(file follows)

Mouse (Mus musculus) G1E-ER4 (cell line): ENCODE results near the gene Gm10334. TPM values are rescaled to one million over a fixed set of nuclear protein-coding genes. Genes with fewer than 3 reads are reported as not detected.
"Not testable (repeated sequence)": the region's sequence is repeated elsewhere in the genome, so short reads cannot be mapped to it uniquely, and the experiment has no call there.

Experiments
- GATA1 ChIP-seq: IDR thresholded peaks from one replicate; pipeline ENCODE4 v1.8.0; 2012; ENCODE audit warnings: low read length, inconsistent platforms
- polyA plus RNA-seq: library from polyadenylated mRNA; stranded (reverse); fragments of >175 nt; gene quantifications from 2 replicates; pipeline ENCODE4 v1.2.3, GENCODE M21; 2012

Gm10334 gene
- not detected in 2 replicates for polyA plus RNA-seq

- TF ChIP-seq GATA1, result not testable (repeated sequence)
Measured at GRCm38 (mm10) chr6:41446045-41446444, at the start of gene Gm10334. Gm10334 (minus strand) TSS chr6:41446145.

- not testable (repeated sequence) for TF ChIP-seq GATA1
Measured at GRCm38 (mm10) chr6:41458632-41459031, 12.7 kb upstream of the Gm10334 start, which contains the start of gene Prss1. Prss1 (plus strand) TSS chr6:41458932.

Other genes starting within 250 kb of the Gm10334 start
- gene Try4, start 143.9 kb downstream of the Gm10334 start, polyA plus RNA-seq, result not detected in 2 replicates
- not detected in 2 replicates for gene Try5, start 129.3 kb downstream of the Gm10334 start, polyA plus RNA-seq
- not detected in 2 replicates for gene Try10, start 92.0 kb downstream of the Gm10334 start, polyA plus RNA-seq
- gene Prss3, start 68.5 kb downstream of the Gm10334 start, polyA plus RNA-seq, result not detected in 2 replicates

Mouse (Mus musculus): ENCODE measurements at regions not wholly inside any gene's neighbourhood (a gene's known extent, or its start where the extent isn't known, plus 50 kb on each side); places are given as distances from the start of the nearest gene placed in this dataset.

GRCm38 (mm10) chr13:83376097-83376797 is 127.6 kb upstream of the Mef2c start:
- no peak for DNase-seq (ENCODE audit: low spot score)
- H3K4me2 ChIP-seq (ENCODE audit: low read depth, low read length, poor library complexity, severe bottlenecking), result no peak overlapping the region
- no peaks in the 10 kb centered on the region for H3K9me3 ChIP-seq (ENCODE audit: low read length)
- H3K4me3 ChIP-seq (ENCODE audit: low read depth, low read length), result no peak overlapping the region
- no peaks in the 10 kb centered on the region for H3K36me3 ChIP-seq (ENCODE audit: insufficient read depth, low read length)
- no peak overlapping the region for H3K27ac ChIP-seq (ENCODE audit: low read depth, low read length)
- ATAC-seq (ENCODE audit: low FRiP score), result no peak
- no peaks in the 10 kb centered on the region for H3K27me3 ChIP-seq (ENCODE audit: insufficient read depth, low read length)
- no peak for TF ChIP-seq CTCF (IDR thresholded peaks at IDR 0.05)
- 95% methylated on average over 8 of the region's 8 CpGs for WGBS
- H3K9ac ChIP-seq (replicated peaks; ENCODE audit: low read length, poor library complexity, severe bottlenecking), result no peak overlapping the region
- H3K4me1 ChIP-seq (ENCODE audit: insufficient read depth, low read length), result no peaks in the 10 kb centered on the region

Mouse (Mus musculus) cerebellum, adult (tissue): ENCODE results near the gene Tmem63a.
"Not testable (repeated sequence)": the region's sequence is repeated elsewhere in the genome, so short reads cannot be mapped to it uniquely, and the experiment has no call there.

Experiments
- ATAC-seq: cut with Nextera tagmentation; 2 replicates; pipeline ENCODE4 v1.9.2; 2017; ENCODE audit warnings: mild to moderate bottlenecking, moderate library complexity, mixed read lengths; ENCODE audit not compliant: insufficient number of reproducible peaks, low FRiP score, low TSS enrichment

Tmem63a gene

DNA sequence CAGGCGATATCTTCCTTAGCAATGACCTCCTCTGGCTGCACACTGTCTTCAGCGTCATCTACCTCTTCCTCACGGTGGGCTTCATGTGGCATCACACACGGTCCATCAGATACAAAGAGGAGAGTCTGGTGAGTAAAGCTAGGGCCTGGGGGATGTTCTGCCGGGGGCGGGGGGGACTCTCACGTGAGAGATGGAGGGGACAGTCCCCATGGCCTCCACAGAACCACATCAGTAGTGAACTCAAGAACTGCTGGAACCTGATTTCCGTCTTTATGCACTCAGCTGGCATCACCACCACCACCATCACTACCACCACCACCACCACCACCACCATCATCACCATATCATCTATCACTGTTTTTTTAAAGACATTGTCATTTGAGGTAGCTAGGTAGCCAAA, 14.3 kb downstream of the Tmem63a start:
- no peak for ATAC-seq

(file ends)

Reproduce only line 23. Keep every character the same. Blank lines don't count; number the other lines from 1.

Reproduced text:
- no peaks in the 10 kb centered on the region for H3K36me3 ChIP-seq (ENCODE audit: insufficient read depth, low read length)